Childhood sexual abuse and adult human capital


Henkhaus, Laura E. (2018). Childhood sexual abuse and adult human capital. 2018 Add Health Users Conference. Bethesda, MD.


A growing body of literature suggests that the consequences of childhood sexual abuse may be long-lasting and extend beyond mental health. Scientists have described neurobiological mechanisms explaining effects of chronic childhood stress on physiological and cognitive development. Extant literature shows that adults who had suffered childhood abuse had poorer physical and mental health, higher rates of adverse health behaviors, and higher rates of violence perpetration compared to adults who suffered no abuse. Yet, the literature has largely neglected to measure the potential consequences of childhood abuse on cognitive development and later-life economic wellbeing while accounting for the fact that survivors of childhood abuse more often come from lower income households. In this paper, I use the National Longitudinal Study of Adolescent to Adult Health to study human capital outcomes of survivors of childhood sexual abuse in young adulthood. I study outcomes in Wave IV: highest educational attainment as no high school degree, GED, high school diploma, or college degree; having full-time employment; and earnings. I use data from Wave I child and parent interviews to control for demographics, other adverse childhood experiences, childhood socioeconomic status, and observed and unobserved characteristics of their school environment through use of school fixed effects in regression analyses. Specifically, demographics include age, sex, and race; other adverse childhood experiences include physical abuse, emotional abuse, and parental incarceration; and childhood socioeconomic status is included as highest parental educational attainment and household income. I identify the population who reported childhood sexual abuse as those with any report of childhood sexual abuse in the Wave III or Wave IV computer-assisted self-interview sections. I address missing data with multiple imputation for variables with more than 3% of observations missing. I expect that survivors of childhood sexual abuse will have lower educational attainment and poorer labor market outcomes. Preliminary results from fully adjusted regression analyses show that childhood sexual abuse was associated with lower educational attainment, lower likelihood of full-time employment, and reduced earnings. This study highlights the importance of detection of childhood sexual abuse and quality treatment of trauma symptoms to avoid durable consequences on economic wellbeing.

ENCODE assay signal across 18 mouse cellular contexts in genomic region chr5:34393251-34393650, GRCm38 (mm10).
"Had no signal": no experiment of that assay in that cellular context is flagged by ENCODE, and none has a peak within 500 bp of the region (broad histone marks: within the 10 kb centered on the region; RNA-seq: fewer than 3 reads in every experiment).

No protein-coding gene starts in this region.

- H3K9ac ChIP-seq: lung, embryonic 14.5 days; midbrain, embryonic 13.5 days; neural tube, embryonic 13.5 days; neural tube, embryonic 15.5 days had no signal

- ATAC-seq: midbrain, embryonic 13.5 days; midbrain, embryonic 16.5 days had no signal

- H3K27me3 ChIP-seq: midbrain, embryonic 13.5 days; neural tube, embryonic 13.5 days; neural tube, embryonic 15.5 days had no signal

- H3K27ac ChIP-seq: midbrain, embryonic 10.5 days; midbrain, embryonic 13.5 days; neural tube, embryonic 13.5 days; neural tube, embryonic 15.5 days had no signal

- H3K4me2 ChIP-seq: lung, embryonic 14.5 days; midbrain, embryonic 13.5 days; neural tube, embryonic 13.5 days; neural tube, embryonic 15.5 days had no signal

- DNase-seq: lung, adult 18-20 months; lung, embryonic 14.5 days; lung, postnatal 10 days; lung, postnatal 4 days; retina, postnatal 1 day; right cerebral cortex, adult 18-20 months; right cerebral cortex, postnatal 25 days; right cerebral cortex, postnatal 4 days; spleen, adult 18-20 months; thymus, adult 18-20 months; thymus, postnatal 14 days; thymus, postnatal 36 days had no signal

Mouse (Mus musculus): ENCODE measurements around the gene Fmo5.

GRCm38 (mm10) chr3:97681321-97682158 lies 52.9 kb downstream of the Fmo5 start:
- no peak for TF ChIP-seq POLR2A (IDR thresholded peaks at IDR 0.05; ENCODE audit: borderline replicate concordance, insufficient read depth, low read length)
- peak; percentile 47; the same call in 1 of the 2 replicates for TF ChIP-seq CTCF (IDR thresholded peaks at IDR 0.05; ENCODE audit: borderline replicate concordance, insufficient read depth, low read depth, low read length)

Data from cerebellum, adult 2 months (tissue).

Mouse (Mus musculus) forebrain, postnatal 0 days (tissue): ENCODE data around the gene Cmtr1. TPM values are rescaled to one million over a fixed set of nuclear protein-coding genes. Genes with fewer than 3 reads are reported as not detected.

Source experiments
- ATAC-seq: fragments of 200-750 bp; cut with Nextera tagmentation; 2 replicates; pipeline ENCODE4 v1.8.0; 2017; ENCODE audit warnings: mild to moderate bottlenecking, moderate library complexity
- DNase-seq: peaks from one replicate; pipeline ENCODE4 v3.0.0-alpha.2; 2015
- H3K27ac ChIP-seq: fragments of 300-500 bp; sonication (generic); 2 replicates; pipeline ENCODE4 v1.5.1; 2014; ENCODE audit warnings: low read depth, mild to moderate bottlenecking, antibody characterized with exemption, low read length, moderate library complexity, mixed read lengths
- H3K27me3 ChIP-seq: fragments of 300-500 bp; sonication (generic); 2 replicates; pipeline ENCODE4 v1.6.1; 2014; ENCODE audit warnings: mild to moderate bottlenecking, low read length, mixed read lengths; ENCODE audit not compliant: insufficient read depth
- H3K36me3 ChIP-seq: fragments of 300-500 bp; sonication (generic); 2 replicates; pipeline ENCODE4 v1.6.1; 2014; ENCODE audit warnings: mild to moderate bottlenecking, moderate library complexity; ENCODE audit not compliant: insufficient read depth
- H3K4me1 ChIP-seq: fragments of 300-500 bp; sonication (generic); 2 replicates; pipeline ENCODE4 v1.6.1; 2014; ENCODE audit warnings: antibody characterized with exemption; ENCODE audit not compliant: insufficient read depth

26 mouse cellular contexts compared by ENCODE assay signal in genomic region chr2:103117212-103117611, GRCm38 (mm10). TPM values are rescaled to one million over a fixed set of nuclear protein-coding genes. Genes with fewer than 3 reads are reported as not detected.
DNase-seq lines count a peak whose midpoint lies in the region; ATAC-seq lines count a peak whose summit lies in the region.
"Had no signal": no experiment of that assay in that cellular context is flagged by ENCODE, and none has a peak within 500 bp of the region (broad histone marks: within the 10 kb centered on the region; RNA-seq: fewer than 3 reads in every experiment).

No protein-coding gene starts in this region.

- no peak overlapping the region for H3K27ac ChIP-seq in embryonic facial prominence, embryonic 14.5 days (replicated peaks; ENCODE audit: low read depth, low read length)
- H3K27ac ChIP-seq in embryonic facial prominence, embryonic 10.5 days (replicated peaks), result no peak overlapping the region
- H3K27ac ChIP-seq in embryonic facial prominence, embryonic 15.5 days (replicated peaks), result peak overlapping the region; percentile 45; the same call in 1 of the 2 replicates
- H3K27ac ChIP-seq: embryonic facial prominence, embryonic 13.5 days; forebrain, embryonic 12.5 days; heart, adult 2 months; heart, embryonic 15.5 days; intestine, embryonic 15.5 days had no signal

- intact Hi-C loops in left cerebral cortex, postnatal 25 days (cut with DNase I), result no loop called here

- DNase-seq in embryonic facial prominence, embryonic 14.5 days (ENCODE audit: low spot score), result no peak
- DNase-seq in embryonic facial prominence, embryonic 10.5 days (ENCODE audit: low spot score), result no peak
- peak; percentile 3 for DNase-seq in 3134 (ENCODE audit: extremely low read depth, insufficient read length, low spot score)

Reference Type

Conference proceeding

Book Title

2018 Add Health Users Conference


Henkhaus, Laura E.

Year Published


City of Publication

Bethesda, MD

Reference ID